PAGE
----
reviewing the scope of the audit to be conducted by our independent auditors, as well as the results of their audit, and approving audit and non-audit services to be provided by them;
reviewing and assessing our financial reporting activities and disclosure, including our financial results press releases and periodic reports, and the accounting standards and principles followed;
reviewing the scope, adequacy and effectiveness of our internal control over financial reporting;
reviewing management’s assessment of our compliance with our disclosure controls and procedures;
reviewing our public disclosure policies and procedures;
reviewing our guidelines and policies with respect to risk assessment and management, our tax strategy and our investment policy;
reviewing and approving related-party transactions;
overseeing our Code of Business Conduct and Ethics and our Policy on Filing, Receipt and Treatment of Complaints; and
reviewing threatened or pending litigation matters and investigating matters brought to the committee’s attention that are within the scope of its duties.
Our Board of Directors has determined that each of the Audit Committee members meets the independence and experience requirements included in the applicable Nasdaq listing standards and Rule 10A-3(b)(1) of the Securities Exchange Act of 1934, as amended, or the Exchange Act. Our Board of Directors has also determined that each of the committee members is an “audit committee financial expert” as defined in Item 407(d) of Regulation S-K.
The Audit Committee was established in accordance with Section 3(a)(58)(A) of the Exchange Act. Our Board of Directors has adopted a written charter for the Audit Committee, which is available on our website at www.arenapharm.com. Mr. Soni is the Chair of the Audit Committee. The Audit Committee held five meetings in 2020. The Audit Committee’s report is set forth below under “Audit Committee Report.”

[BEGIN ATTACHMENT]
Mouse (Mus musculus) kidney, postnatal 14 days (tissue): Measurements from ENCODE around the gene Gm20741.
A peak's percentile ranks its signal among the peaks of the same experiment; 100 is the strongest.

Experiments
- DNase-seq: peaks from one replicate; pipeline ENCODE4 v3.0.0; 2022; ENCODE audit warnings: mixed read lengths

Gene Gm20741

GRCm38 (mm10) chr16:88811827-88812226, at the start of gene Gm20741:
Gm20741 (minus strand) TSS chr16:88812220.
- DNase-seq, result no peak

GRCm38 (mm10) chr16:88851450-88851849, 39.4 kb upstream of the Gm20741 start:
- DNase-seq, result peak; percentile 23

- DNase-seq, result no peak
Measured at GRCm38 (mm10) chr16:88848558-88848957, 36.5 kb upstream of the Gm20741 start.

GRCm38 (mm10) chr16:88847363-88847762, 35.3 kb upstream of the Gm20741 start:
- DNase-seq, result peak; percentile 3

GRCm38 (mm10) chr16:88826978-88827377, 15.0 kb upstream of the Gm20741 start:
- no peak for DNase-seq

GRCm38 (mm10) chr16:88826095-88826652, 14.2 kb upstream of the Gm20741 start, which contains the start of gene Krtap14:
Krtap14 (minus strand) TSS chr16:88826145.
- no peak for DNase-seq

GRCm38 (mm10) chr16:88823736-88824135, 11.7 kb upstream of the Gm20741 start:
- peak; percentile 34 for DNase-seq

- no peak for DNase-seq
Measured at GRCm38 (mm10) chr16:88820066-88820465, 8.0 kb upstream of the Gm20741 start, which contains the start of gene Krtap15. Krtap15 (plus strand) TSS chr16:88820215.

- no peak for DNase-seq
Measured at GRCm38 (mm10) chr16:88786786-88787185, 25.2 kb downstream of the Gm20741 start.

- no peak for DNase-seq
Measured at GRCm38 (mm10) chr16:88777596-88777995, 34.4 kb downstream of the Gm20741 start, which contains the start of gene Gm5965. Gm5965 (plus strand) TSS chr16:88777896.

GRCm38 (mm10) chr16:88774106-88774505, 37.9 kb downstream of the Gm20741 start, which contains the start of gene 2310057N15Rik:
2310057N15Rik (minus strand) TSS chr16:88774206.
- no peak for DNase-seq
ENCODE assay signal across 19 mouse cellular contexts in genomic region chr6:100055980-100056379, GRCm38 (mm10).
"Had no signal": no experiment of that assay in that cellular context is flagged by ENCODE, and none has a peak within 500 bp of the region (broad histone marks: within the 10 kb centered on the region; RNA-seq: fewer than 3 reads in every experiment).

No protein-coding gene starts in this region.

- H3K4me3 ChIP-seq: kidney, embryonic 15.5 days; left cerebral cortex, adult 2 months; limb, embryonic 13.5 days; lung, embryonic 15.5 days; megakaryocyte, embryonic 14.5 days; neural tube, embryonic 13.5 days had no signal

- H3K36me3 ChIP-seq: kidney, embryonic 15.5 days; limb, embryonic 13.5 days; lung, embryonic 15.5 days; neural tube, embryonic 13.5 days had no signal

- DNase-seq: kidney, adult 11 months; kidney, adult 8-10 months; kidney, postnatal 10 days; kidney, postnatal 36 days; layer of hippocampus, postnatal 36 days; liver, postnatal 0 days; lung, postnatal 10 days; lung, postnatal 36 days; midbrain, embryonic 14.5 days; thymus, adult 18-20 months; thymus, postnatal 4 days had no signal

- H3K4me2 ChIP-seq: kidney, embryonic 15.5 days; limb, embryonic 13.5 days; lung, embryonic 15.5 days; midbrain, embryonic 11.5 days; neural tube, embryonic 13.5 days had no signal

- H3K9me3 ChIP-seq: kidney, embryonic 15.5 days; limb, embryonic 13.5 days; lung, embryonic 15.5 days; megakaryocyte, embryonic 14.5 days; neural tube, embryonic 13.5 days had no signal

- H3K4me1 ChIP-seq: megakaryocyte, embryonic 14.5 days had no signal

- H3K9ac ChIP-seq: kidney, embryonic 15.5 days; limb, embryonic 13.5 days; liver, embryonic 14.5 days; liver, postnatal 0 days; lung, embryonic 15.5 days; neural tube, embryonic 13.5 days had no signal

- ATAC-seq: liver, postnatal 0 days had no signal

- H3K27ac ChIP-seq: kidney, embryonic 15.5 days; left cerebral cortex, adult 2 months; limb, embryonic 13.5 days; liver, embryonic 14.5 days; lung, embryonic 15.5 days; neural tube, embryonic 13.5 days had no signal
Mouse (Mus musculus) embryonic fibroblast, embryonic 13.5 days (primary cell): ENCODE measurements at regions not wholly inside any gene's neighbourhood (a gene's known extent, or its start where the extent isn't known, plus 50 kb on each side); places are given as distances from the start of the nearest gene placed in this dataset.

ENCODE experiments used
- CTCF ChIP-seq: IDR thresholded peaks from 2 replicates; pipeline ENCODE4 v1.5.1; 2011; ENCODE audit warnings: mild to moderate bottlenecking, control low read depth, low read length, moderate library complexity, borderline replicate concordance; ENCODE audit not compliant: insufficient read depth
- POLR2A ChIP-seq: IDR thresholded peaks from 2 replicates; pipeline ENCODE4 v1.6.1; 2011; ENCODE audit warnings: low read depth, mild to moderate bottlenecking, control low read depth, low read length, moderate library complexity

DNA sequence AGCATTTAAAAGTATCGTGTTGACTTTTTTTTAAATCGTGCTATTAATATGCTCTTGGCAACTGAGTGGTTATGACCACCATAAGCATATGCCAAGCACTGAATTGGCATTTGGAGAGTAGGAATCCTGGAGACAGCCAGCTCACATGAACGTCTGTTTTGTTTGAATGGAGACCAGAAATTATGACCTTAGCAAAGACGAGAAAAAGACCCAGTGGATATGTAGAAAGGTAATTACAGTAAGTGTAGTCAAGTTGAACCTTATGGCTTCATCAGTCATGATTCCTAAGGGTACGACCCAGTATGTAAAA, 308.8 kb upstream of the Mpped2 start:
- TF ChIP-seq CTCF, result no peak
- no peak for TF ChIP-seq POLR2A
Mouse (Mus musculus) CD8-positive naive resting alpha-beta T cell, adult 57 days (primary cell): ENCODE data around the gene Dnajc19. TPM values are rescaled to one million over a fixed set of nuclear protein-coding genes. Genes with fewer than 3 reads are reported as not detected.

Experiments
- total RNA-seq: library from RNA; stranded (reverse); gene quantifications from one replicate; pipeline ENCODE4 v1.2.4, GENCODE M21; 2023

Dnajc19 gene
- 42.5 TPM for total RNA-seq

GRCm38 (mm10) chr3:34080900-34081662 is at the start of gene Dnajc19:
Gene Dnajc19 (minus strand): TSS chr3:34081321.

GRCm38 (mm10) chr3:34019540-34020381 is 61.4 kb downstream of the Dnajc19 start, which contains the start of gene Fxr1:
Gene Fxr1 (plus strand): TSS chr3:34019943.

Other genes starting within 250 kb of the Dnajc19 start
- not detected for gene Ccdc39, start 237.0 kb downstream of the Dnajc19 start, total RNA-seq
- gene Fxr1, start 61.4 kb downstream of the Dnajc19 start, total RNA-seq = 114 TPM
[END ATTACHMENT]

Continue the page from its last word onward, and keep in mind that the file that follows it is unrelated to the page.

Compensation Committee
The Compensation Committee’s responsibilities include:
overseeing Arena’s compensation strategy, policies, plans and programs;
assessing risk created by current and proposed compensation policies and practices;
reviewing and approving incentive plan performance goals relevant to the compensation of our executive officers;
evaluating the CEOs performance in light of relevant corporate performance goals and objectives;
reviewing and approving all aspects of compensation and benefits for executive officers and the Board of Directors;
authorizing and approving equity grants under our equity compensation plans; and
overseeing preparation and review of the Committee’s report and the Compensation Discussion and Analysis included in our proxy statement.
Our Board of Directors has adopted a written charter for the Compensation Committee, which is available on our website at www.arenapharm.com. Dr. Dallas is the Chair of the Compensation Committee, and Ms. Jarrett was a member of the Compensation Committee until February 2021. The Compensation Committee held eight meetings in 2020. The Compensation Committee’s report is set forth below under “Compensation Committee Report.”
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Corporate Governance and Nominating Committee
The Corporate Governance and Nominating Committee’s responsibilities include:
recommending guidelines to our Board of Directors for our corporate governance;
overseeing director orientation and continuing education;
establishing criteria for membership on our Board of Directors;
identifying, evaluating, reviewing and recommending to our Board of Directors qualified director candidates;
reviewing and assessing the performance of our Board of Directors and its standing committees;
reviewing and approving a management succession plan and related procedures;
establishing the process for receiving and considering stockholder proposals and suggestions for director nominations;
overseeing our strategy, initiatives and policies concerning corporate social responsibility, including environmental, social and governance matters;